As we start 2019 some of us celebrate our achievements of 2018. Unfortunately, others find ourselves lamenting our perceived shortcomings with bittersweet feelings about the previous year coupled with anxiety about the uncertainty of what’s to come. A reason for beating ourselves up in this way may be due to a lack of self-esteem and having yet to master a positive balance between the rigors of everyday life, mindfulness, self-esteem and rest. Some of us start the month of January with an abundance of energy and determination, ready to “strike while the iron is hot” along with the many cliches that come with new beginnings. On the other hand a fair few of us will adopt a case of the “January blues.”
To avoid that happening this year, I have decided to intensify my journey of self-care. This is now my planned lifelong exploration which I started with some success in 2015 after receiving a breast cancer diagnosis at 47, resulting in me having three operations and a course of radiotherapy to treat it .
To be fair I was already a believer in self-care although I didn’t realise it at the time. Back in the day I remember making the decision to give up a nicely paid full time position within local government to raise my own children (I say my own children because my first two children were being looked after by a childminder). I was able to make this decision with ease at the time (despite the fact that financially this would be a struggle) following a statement made to me by my mother who was gravely ill at the time. She said ‘If I had my time over, I would not have worked as much as I did because I never had the time to spend with my children.’ So, as a wife, stay at home mum to three, a full time design student and part time receptionist, I used to squeeze in a aromatherapy massage now and then with a practitioner who rented space at the leisure centre where I worked. I am sure it helped keep me calm and gave me the insight to create a small space at the back of the garden where I was able to listen to audiobooks whilst watching my children play, blocking out any confusion going on at the time but most of all I lost myself in music. As my children got older, unlike many people within our culture I was happy to ‘sit in the chair’ to talk through issues and visit alternative therapists such as Bowen Technique with my kids to help with a range of issues from a bruised coxis to enuresis and even my hayfever.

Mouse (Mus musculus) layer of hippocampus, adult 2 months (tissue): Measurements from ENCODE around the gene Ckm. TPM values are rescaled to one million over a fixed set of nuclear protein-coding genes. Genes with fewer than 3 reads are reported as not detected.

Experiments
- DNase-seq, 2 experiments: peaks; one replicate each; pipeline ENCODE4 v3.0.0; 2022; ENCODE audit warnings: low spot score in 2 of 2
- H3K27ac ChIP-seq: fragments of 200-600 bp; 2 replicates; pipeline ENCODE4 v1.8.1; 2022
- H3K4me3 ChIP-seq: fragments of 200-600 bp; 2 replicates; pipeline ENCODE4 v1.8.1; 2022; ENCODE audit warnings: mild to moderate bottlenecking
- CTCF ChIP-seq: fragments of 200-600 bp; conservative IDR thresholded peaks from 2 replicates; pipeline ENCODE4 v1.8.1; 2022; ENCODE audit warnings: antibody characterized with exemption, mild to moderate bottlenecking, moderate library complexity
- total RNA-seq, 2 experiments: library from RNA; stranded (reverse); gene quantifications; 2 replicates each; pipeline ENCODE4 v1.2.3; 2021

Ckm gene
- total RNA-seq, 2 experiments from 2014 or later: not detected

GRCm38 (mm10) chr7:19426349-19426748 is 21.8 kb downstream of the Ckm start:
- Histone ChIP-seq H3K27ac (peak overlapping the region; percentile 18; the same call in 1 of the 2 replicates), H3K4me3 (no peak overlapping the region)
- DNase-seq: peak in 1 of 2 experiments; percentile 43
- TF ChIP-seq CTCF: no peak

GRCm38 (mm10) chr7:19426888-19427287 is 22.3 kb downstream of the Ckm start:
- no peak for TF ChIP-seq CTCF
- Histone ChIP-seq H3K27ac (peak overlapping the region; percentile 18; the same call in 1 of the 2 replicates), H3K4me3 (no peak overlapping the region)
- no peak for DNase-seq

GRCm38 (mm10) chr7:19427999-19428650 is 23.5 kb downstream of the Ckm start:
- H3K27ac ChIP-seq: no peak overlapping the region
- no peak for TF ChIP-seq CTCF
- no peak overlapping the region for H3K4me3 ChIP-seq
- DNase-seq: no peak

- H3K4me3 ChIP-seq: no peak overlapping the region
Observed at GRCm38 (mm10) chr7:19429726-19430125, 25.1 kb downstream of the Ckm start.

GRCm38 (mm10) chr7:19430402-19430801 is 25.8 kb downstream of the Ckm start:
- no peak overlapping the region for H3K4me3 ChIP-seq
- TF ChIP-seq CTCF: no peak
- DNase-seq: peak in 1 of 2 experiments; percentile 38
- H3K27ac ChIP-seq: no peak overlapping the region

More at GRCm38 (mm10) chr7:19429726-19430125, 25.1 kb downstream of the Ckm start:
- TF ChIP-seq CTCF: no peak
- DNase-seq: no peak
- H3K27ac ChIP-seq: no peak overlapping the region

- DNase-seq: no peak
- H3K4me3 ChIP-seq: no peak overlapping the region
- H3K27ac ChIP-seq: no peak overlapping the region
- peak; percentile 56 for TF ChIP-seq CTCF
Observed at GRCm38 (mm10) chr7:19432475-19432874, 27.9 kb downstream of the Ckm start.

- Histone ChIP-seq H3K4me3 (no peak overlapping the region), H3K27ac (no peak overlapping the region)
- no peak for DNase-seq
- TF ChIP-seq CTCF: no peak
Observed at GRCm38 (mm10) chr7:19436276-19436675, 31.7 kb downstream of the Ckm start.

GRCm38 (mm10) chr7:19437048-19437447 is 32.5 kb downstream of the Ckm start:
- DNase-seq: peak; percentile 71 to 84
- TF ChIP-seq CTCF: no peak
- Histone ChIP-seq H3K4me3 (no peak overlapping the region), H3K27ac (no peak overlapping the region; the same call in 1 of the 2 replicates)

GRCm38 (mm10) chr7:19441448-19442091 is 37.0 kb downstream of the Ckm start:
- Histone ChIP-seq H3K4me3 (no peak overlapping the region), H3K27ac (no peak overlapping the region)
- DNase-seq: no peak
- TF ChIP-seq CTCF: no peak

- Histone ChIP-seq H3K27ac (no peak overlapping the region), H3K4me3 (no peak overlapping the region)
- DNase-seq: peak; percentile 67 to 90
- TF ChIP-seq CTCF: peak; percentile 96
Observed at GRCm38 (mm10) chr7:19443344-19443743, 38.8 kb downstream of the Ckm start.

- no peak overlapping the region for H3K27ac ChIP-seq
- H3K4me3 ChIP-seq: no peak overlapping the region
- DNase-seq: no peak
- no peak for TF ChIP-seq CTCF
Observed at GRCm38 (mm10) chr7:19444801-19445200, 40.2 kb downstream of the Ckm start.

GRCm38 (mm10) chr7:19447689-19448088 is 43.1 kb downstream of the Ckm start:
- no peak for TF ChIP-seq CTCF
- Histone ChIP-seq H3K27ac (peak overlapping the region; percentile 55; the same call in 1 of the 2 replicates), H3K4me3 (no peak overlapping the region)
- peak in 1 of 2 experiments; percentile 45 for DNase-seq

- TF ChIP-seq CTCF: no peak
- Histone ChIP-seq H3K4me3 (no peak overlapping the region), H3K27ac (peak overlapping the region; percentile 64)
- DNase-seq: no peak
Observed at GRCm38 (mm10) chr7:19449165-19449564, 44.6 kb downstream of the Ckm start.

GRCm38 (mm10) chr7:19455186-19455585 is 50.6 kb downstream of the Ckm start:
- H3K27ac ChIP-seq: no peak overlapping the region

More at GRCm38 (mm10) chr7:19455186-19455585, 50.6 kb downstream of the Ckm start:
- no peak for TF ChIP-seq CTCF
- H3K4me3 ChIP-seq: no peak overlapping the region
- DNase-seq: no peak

There are many positive and insightful self-care books and apps to support us through what really needs to be a life journey of self-care. I regularly use the Headspace App in the mornings and during the day when I need to refocus. I also use playlists via Spotify which provide hours of mindful music for any relaxing reason. You see, once you start and truly get into your personal journey of self-care, it will be difficult to not see the value of self-care being the central part of your being.
When looking for books on self-esteem I found that numerous sources offered helpful guidance, which focused on either the “inner” or “outer” part of change. The “inner” books I noticed, centred on a more spiritual understanding with an undercurrent message being about the worth of each human being; with little indication of the outside structures that challenge this worth in order to guarantee their own influence and importance.
The “outer” books expressed particularly to women how to look better, deal with stress better and succeed in our many roles but rarely mentioned that women’s self-esteem might be damaged by the very expectation of fulfilling all those roles. As a woman with dyslexia the good of self-care books are often lost on me because I find myself reading and re-reading the same line/paragraph which then gives me another reason to doubt myself. I have found Audible books and various apps far more useful. We tend to find that a lot of self-help books place an equal amount of weight on the individual, which can leave many questioning the status quo or questioning the ability to change it.
As our lives and circumstances change we need to adjust our own self care. Sources of self-care can present themselves to us in many ways. It has been said many times that we are influenced by the people we meet and the books we read. I have recently listened to Becoming by Michelle Obama and Native by Akala both of which I found tremendously inspiring. Many years ago when I eventually went back to full time work as a School based Community Worker, I was required to attend regular supervision sessions with a practitioner from CAMHS (Child and Adolescent Mental Health Services). She advised me that it would be irresponsible of me not to take a regular ‘duvet day’, it took a while to sink in but eventually made perfect sense. She has since become a valuable friend and colleague of mine.
What I am trying to say is that self-care has taught me; I am the champion of my thoughts, that my life is in my own hands, that quiet reflection is a powerful thing, not to hide from my neuroses and that nothing is promised.
So enjoy the now because the now is you and you are good enough.